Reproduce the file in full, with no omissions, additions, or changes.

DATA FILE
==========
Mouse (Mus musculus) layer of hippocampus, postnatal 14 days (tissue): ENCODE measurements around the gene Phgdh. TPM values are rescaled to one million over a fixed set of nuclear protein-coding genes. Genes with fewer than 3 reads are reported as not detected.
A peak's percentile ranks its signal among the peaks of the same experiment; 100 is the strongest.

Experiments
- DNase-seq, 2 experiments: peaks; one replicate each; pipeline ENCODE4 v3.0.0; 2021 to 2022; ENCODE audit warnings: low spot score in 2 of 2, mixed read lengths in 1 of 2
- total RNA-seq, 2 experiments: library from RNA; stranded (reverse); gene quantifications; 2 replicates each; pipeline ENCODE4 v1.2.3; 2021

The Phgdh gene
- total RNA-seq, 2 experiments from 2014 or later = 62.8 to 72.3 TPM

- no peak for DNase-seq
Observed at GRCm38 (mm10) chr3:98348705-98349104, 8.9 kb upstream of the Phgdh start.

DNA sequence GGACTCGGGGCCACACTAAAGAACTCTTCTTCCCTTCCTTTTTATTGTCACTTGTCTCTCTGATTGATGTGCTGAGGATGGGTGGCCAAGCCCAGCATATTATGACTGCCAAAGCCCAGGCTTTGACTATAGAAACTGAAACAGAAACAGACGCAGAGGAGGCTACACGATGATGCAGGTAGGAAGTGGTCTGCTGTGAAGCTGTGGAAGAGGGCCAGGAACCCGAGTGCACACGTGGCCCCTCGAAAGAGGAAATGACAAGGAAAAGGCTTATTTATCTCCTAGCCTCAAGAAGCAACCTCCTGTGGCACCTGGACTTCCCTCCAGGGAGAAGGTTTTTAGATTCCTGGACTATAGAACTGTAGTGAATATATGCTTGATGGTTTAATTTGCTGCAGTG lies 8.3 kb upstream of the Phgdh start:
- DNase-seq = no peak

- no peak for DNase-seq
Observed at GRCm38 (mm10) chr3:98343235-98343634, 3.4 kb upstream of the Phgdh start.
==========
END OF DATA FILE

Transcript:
Mouse (Mus musculus) layer of hippocampus, postnatal 14 days (tissue): ENCODE measurements around the gene Phgdh. TPM values are rescaled to one million over a fixed set of nuclear protein-coding genes. Genes with fewer than 3 reads are reported as not detected.
A peak's percentile ranks its signal among the peaks of the same experiment; 100 is the strongest.

Experiments
- DNase-seq, 2 experiments: peaks; one replicate each; pipeline ENCODE4 v3.0.0; 2021 to 2022; ENCODE audit warnings: low spot score in 2 of 2, mixed read lengths in 1 of 2
- total RNA-seq, 2 experiments: library from RNA; stranded (reverse); gene quantifications; 2 replicates each; pipeline ENCODE4 v1.2.3; 2021

The Phgdh gene
- total RNA-seq, 2 experiments from 2014 or later = 62.8 to 72.3 TPM

- no peak for DNase-seq
Observed at GRCm38 (mm10) chr3:98348705-98349104, 8.9 kb upstream of the Phgdh start.

DNA sequence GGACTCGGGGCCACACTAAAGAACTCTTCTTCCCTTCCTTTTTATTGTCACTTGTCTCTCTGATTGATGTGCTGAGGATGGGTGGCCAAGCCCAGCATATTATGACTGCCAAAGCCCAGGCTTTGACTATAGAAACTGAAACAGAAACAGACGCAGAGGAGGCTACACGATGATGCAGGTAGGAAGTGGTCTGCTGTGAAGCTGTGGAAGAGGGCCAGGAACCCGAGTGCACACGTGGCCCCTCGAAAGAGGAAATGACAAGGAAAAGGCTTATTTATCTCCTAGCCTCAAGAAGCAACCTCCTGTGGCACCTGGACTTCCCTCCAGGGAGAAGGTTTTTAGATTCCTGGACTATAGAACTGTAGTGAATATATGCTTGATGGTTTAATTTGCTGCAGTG lies 8.3 kb upstream of the Phgdh start:
- DNase-seq = no peak

- no peak for DNase-seq
Observed at GRCm38 (mm10) chr3:98343235-98343634, 3.4 kb upstream of the Phgdh start.